SEATTLE – Six people have been arrested in connection with ecoterrorism attacks in Oregon and Washington dating to 1998, including a fire at an Oregon poplar farm that was set at the same time as a devastating unsolved fire at the University of Washington’s Center for Urban Horticulture.
The university fire – one of the Northwest’s most notorious acts of ecoterrorism – was set early May 21, 2001. About 110 miles away in Clatskanie, Ore., fire ripped through buildings and vehicles at the Jefferson Poplar Farm, causing more than $1 million in damage. The Earth Liberation Front, a shadowy collection of environmental activists, claimed responsibility for both fires, which caused no injuries.
UW researchers said the two arrests in the poplar farm case gave them hope that the horticulture center fire would soon be solved. The center, which was rebuilt at a cost of several million dollars, had done work on fast-growing hybrid poplars in hopes of limiting the amount of natural forests that timber companies log. The ELF said in a statement five days after the fire that the poplars pose “an ecological nightmare” for the diversity of native forests.
“We do see it as encouraging,” said Fred Hoyt, manager of facilities and grounds for UW’s Botanic Garden. “We see this as a positive thing and a way for us to draw some resolution to this incident.”
The arrests were made Wednesday in New York, Virginia, Oregon and Arizona, and each of the defendants has been indicted in Oregon or Washington, the U.S. attorney’s office said. Besides the tree farm fire, the attacks included three other arsons in Oregon, a $1.2 million fire at a U.S. Department of Agriculture facility in Olympia, and the toppling of a Bonneville Power Administration transmission tower near Bend, Ore., as the millennium drew near.
Assistant U.S. Attorney Andrew Friedman declined to say Thursday how authorities developed information that led to the arrests after years of investigation. But the FBI and the Building Industry Association of Washington recently began offering $100,000 rewards for information leading to the arrest and conviction of ecoterrorists.
The FBI estimates that ecoterrorist groups have committed more than 1,100 crimes in the United States since 1976, causing about $110 million in property damage, and the building industry group says $8 million of that damage has been in Washington state since 1996.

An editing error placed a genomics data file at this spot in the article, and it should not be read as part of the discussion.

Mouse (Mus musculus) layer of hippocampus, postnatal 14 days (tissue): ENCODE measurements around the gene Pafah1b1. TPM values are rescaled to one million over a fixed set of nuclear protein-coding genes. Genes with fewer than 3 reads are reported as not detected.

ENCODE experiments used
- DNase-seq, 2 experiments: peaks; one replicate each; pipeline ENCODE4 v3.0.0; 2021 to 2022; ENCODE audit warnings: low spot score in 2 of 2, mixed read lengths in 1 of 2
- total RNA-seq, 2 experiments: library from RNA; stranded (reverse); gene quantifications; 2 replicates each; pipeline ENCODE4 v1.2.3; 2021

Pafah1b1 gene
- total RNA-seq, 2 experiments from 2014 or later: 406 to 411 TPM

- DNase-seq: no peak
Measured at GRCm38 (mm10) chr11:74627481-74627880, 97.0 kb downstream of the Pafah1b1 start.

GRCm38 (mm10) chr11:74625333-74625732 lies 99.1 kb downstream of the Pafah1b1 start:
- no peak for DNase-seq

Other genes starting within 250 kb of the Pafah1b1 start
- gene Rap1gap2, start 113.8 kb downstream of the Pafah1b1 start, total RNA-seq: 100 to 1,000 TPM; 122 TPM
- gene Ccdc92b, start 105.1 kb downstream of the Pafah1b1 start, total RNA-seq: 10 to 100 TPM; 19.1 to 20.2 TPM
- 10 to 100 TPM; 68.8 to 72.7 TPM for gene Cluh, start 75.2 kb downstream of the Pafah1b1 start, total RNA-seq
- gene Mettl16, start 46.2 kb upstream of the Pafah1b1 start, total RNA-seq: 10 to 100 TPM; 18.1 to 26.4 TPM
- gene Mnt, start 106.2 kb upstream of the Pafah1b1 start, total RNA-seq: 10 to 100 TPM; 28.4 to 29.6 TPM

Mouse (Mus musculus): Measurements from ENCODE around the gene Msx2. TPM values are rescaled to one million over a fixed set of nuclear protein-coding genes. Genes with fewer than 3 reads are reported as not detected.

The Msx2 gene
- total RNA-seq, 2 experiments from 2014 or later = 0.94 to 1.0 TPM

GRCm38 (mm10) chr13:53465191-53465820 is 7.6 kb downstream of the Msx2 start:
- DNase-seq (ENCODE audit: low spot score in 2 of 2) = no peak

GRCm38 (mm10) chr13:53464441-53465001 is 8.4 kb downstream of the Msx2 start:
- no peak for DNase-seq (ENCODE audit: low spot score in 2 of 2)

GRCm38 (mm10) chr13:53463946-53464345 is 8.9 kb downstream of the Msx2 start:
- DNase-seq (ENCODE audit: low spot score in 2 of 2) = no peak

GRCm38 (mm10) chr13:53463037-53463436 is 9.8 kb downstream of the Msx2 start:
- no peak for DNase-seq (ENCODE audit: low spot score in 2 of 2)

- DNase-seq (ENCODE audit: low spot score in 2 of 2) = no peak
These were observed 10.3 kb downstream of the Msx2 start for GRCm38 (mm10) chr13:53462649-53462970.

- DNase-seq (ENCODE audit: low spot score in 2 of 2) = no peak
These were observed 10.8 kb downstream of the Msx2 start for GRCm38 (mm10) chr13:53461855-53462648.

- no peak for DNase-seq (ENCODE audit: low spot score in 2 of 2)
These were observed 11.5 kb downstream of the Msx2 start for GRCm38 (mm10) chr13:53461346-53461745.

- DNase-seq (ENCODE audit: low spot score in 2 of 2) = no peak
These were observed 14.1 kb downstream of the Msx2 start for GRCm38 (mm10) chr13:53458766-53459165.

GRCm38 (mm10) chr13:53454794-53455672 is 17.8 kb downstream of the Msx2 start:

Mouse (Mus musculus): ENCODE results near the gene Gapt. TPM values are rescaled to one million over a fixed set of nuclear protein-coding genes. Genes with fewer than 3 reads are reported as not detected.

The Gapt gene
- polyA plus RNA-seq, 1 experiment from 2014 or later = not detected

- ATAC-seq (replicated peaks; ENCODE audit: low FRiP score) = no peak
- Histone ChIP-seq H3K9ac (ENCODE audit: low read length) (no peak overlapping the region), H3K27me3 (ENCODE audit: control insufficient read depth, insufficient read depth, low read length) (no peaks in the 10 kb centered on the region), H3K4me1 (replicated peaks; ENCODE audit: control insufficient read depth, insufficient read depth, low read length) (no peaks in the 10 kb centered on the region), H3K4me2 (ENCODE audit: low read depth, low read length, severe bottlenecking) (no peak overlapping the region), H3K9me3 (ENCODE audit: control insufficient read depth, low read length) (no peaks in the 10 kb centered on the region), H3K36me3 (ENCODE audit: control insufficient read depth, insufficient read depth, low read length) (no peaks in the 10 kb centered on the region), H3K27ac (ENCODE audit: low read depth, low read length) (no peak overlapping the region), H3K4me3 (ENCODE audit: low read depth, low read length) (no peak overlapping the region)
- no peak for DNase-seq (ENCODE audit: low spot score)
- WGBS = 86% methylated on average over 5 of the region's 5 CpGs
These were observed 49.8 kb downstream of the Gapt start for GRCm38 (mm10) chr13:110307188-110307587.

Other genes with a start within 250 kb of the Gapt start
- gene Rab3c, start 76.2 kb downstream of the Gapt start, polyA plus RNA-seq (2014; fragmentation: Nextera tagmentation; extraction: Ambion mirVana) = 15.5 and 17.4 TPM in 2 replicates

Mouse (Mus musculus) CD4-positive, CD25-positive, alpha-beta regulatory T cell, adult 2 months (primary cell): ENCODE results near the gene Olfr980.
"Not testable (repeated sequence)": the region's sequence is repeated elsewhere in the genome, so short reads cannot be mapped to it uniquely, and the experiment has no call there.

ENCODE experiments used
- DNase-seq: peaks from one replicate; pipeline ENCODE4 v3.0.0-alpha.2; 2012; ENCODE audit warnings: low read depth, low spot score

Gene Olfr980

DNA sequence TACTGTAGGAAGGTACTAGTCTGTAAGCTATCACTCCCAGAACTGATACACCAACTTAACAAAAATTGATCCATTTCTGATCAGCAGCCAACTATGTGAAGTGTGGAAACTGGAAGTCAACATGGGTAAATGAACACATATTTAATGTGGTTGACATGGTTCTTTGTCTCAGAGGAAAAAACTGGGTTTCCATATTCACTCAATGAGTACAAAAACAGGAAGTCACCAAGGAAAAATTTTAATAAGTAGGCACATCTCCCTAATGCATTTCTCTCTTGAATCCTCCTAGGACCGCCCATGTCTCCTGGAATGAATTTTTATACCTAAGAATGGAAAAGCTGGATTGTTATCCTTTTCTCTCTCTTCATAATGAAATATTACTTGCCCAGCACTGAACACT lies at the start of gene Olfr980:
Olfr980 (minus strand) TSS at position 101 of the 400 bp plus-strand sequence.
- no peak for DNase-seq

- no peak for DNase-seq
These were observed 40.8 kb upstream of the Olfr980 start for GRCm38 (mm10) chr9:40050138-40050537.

As to whether the horticulture center fire might soon be solved, Friedman said: “Obviously there’s a connection there. That would obviously be a lead we’d be pursuing.”
The two people charged in the poplar farm fire were Stanislas Gregory Meyerhoff, 28, and Daniel Gerard McGowan, 31. They are also charged with setting a Jan. 2, 2001, fire that caused more than $1 million in damage at the Superior Lumber Co. in Glendale, Ore. They face a maximum sentence of life in prison if convicted of several counts of arson and use of incendiary devices. Meyerhoff was arrested in Charlottesville, Va., where he attended Piedmont Community College. McGowan was arrested in New York City.
Kevin M. Tubbs, 36, and William C. Rodgers, 40, face up to 20 years each if convicted of a June 21, 1998, arson at the Agriculture Department’s Animal and Plant Health Inspection Services facility in Olympia. Another fire at a nearby Agriculture Department research facility, set the same day, remains under investigation. Tubbs was arrested in Springfield, Ore., and Rodgers was arrested in Prescott, Ariz.
Sarah Kendall Harvey, 28, an administrative assistant at Northern Arizona University, was arrested in Flagstaff after being charged in a Dec. 27, 1998, fire at U.S. Forest Industries in Medford, Ore. That fire caused an estimated $500,000 in damage. She faces up to 20 years if convicted.
Chelsea Dawn Gerlach, 28, of Eugene, Ore., was charged with conspiring to destroy an energy facility and destruction of an energy facility in the Dec. 30, 1999, toppling of the transmission tower. A not guilty plea was entered for her Thursday by court-appointed attorney Pat Ehlers in U.S. District Court in Portland. Gerlach was ordered held pending a release hearing Monday and scheduled for trial Feb. 14. She faces up to 25 years on the conspiracy charge, and also was accused by federal complaint of serving as a lookout during a 1999 arson that caused $1.2 million in damage at the Childers Meat Co. in Eugene. The complaint said two confidential sources had identified her as a participant in the fire.
The 80-foot-tall tower supported transmission lines that carry surplus BPA energy from the Northwest to Southern California. No loss of service occurred because the load was instantly switched to other lines by computer, and workers re-erected the tower the next day.
The other defendants were scheduled to make initial appearances in federal court in the districts where they were arrested. It was not immediately clear whether any but Gerlach had lawyers.
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